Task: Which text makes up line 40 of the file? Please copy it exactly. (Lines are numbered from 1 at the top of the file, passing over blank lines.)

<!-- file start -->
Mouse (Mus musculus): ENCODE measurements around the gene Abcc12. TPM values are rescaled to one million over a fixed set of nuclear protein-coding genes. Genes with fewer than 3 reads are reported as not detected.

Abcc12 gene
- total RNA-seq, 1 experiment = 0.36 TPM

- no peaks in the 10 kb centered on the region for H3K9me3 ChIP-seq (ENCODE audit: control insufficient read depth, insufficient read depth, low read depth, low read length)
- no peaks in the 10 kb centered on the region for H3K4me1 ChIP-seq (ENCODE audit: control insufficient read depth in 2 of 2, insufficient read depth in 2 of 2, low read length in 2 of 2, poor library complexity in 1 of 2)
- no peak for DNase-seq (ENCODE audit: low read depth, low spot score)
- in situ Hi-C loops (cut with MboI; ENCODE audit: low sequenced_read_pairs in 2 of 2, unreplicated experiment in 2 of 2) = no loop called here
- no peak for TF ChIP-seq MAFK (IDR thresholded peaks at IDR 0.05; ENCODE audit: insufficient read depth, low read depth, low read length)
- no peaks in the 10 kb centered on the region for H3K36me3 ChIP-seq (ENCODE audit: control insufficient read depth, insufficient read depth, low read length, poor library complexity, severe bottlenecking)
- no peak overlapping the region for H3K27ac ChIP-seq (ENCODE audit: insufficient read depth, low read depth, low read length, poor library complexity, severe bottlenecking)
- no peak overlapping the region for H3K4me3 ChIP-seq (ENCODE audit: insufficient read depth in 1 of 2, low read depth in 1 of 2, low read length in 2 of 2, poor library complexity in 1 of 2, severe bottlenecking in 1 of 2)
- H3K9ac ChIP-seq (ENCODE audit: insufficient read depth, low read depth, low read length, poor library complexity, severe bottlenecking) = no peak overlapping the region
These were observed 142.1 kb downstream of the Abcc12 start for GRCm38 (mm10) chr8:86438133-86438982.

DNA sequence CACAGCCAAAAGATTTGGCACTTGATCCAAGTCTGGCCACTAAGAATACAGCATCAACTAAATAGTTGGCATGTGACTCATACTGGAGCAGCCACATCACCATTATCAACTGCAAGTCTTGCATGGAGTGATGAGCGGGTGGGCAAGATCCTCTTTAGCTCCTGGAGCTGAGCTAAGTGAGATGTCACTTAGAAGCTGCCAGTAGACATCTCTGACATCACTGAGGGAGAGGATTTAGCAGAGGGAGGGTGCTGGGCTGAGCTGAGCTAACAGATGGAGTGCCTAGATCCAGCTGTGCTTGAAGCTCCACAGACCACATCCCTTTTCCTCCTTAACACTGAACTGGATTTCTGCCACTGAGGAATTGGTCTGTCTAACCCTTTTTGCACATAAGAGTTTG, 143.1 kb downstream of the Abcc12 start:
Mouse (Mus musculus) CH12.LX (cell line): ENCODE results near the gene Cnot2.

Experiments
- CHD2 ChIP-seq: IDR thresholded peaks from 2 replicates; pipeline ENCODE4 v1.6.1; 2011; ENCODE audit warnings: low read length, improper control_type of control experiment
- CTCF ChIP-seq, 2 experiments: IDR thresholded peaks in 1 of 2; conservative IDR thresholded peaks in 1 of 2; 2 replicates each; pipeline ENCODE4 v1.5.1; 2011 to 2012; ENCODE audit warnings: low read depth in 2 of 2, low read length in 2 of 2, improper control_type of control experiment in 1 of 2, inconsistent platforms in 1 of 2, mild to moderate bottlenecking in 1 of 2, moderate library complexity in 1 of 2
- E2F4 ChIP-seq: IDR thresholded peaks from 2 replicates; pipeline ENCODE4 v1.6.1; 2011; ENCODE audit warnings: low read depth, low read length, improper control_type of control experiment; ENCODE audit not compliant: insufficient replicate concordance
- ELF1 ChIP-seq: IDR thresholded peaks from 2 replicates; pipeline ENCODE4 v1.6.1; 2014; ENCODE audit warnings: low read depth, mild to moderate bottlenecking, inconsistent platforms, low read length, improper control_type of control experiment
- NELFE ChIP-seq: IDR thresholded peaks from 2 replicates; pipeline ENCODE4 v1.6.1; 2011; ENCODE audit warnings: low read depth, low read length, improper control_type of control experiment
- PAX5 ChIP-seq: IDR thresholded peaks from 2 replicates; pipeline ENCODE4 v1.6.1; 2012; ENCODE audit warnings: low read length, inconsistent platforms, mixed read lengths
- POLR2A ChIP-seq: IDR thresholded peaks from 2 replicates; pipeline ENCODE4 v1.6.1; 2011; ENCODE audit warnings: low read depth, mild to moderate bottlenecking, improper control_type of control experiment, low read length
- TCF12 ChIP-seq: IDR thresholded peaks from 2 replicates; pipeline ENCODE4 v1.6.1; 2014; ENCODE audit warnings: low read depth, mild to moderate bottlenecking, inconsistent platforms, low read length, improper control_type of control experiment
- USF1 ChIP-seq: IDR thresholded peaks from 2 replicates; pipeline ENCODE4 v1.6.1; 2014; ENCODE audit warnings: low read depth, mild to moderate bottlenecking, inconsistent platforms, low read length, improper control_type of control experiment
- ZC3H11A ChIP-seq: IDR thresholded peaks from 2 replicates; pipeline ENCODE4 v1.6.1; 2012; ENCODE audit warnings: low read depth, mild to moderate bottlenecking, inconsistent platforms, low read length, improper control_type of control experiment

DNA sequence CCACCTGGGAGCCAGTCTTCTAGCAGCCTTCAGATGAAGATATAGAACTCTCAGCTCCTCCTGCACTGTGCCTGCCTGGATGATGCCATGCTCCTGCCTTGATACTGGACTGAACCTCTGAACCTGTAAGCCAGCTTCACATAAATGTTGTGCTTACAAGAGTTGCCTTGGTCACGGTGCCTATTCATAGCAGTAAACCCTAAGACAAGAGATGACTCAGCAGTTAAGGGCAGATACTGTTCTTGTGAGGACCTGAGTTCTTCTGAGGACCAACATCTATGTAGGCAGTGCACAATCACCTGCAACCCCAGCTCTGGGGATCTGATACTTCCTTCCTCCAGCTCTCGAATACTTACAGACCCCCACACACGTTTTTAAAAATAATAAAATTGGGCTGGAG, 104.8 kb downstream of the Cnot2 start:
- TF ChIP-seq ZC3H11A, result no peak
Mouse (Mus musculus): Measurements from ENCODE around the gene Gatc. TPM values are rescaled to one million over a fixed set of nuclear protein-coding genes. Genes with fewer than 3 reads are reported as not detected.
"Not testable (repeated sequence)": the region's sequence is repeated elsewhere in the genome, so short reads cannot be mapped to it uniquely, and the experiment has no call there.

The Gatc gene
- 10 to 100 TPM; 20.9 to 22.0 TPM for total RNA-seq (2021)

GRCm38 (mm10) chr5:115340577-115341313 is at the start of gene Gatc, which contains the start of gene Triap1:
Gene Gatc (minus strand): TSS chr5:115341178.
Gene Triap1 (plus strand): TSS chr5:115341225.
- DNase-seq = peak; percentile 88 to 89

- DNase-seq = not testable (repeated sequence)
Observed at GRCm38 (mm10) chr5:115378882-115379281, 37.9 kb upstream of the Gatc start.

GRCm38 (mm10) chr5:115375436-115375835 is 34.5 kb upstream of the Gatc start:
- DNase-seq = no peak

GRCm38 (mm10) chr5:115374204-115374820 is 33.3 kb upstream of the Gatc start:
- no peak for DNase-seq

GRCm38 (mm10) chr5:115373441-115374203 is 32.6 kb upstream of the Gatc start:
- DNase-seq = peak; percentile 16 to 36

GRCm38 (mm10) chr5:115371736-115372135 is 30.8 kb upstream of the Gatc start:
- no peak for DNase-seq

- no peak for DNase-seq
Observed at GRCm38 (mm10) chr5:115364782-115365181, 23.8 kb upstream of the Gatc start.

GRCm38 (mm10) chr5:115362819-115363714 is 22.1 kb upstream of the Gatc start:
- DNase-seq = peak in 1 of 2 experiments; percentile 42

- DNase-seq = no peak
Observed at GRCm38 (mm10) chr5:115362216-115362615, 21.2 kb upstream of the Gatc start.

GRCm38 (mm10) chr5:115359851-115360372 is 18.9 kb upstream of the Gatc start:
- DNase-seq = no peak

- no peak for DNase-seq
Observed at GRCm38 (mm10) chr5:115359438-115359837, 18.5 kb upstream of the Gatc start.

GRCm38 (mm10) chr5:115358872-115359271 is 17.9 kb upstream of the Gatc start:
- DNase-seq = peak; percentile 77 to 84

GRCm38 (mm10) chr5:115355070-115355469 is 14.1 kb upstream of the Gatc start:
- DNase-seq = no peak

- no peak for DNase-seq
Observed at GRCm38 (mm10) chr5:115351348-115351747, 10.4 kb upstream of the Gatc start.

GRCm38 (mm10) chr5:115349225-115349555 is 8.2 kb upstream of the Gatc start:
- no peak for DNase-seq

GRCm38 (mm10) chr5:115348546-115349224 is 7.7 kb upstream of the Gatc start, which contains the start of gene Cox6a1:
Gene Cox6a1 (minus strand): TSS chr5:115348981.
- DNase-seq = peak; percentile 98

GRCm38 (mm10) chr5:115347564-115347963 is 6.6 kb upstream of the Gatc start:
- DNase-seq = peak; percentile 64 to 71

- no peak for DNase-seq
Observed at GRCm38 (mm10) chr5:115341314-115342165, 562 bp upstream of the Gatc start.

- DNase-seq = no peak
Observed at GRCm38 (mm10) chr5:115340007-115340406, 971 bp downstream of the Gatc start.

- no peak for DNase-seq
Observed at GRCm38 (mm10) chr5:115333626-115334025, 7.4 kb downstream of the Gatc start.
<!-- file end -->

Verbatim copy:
- DNase-seq = no peak